Rutala and Weber noted that the margin of safety of the approved cleaning protocol for ERCP duodenoscopes is effectively zero, meaning the protocol is just good enough to clean the endoscope, assuming nothing weakens the protocol’s effectiveness or strengthens the microbe population. To put that in perspective, the authors compared the margin of safety of cleaning ERCP duodenoscopes to the margin of safety for cleaning surgical instruments and found that, at best, the margin of safety of endoscope reprocessing is 15 to 17 orders of magnitude less than the margin of safety for reprocessing of surgical instruments. Not 15 to 17 times less, 15 to 17 orders of magnitude less, that is literally over a quadrillion times less. The editorial argued that to improve the margin of safety associated with endoscope reprocessing, new reprocessing methods, practices, and technologies need to be developed that reliably result in sterilization of gastrointestinal endoscopes via an FDA-cleared sterilization process.
The approved cleaning protocol’s non-existent margin of safety leaves no room for human error. The Association for Professionals in Infection Control and Epidemiology (APIC) and the Society for Healthcare Epidemiology of America (SHEA) issued a statement regarding CRE outbreaks associated with ERCP devices. See: Infection Control Today, APIC and SHEA Issue Statement on Infections Associated with Duodenoscope Procedures (February, 2015). They noted a number of factors that could negatively impact the cleaning process including human factors, such as ensuring that the cleaning area is set up with a bright light and magnification so all sections of the scope being cleaned can be well visualized; distractions; interruptions in the process; or demands for rapid scope turn-around.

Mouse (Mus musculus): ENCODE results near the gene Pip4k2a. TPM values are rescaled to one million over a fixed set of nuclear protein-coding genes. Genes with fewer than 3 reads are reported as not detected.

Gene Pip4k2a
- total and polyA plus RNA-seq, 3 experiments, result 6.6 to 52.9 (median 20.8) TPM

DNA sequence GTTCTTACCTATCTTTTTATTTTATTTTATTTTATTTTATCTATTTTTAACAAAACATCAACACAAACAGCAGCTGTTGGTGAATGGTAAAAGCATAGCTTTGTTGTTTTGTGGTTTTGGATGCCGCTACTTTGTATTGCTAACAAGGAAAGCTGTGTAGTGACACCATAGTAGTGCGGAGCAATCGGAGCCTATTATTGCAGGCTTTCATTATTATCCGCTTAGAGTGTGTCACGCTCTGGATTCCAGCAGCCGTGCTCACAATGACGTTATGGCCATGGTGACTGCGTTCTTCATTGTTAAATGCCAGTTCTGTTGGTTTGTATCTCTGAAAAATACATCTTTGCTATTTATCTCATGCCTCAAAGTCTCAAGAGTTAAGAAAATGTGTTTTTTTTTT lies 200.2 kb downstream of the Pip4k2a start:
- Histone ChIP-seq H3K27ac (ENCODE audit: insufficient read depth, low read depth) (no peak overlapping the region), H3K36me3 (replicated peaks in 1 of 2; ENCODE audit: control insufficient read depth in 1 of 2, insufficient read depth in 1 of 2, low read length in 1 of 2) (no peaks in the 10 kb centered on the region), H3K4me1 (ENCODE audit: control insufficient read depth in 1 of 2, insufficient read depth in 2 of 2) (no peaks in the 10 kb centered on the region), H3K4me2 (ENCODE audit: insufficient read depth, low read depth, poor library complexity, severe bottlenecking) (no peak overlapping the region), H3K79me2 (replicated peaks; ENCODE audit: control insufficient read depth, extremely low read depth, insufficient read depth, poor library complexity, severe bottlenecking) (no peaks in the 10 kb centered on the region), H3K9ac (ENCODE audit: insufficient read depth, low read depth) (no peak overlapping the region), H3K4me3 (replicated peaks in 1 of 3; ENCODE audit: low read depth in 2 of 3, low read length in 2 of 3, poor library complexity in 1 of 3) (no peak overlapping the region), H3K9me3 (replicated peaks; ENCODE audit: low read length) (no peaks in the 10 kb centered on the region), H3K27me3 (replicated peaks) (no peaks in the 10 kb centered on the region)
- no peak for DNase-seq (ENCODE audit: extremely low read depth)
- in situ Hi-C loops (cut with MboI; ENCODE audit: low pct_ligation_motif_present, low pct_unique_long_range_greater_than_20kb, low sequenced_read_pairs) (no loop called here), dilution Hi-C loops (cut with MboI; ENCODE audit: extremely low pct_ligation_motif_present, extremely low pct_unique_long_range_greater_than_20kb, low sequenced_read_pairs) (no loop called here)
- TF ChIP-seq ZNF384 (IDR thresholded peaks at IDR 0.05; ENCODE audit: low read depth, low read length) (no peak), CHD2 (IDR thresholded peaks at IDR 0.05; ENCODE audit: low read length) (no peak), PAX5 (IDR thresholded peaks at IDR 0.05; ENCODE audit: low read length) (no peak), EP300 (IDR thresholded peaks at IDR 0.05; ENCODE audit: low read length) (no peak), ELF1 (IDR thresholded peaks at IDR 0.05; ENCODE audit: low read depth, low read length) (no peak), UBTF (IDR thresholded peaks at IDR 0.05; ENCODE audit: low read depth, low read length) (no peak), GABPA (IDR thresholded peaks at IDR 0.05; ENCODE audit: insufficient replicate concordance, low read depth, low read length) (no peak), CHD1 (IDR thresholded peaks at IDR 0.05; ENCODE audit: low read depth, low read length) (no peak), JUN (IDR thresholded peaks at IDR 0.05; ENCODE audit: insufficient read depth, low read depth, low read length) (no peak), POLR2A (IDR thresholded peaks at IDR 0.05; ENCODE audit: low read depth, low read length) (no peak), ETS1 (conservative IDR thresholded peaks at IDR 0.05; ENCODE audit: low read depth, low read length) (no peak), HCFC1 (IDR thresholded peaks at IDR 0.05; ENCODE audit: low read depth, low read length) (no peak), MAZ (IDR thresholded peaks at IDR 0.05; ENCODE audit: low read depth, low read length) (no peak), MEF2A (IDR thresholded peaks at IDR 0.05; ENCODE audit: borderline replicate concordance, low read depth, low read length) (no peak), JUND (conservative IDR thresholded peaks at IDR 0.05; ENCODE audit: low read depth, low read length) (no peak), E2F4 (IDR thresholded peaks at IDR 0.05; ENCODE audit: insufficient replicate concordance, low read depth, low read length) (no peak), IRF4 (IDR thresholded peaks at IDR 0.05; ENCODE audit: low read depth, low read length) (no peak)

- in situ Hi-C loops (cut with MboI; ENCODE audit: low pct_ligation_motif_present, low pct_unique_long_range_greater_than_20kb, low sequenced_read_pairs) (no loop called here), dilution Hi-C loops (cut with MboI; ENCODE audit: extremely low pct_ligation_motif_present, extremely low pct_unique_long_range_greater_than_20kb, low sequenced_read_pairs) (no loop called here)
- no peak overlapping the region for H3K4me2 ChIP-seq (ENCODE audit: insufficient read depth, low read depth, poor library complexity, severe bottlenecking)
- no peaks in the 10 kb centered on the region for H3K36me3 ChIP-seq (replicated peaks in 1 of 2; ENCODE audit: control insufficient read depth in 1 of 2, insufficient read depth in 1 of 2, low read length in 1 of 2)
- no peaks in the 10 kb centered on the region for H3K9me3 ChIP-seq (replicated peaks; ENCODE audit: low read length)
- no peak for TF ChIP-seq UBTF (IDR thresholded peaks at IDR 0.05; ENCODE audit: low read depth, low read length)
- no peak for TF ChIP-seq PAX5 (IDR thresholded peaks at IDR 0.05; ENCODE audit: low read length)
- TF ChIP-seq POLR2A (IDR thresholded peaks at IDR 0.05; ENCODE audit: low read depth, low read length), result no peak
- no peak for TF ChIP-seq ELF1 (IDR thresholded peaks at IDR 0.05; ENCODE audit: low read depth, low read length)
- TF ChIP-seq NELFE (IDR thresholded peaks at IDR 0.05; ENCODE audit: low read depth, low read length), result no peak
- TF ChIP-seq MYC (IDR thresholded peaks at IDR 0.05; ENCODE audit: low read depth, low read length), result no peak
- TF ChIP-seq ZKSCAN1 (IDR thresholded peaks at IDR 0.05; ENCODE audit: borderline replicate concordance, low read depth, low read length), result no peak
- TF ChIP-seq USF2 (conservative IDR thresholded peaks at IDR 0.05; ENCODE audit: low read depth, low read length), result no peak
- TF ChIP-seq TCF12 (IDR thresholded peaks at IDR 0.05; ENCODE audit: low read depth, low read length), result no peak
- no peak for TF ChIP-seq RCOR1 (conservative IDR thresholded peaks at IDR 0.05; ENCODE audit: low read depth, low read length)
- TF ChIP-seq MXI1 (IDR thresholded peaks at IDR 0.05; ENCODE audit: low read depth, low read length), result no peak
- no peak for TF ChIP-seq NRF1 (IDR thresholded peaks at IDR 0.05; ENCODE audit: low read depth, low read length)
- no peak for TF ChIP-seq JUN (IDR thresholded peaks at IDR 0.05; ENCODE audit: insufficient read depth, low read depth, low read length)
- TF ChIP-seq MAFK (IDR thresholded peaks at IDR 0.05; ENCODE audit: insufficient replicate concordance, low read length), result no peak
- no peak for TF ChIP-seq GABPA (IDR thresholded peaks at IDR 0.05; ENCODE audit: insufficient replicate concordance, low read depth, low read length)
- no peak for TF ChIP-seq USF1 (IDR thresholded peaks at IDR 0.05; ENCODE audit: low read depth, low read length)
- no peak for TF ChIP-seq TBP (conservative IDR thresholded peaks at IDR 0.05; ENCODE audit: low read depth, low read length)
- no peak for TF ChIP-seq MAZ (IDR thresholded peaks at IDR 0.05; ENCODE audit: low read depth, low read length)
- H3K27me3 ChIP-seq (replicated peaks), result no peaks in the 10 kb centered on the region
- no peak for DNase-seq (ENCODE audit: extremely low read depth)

Two lawsuits regarding the UCLA outbreak were recently filed in the Los Angeles County Superior Court. See: Panish Shea & Boyle LLP Files First Law Suit Against Duodenoscope Manufacturer Olympus Relating to Superbug CRE Infections (February 26, 2015); Daily Bruin, Family files wrongful death lawsuit against medical scope manufacturer (February 25, 2015). Both named the manufacturer and distributers of the duodenoscope, Olympus America, Inc., Olympus Corporation of the Americas, and Olympus Medical System Corporation, as defendants. The complaints asserted claims for negligence, products liability, intentional misrepresentation, negligent misrepresentation, and fraud. The complaints allege that Olympus failed to provide end-users an effective protocol for cleaning the devices.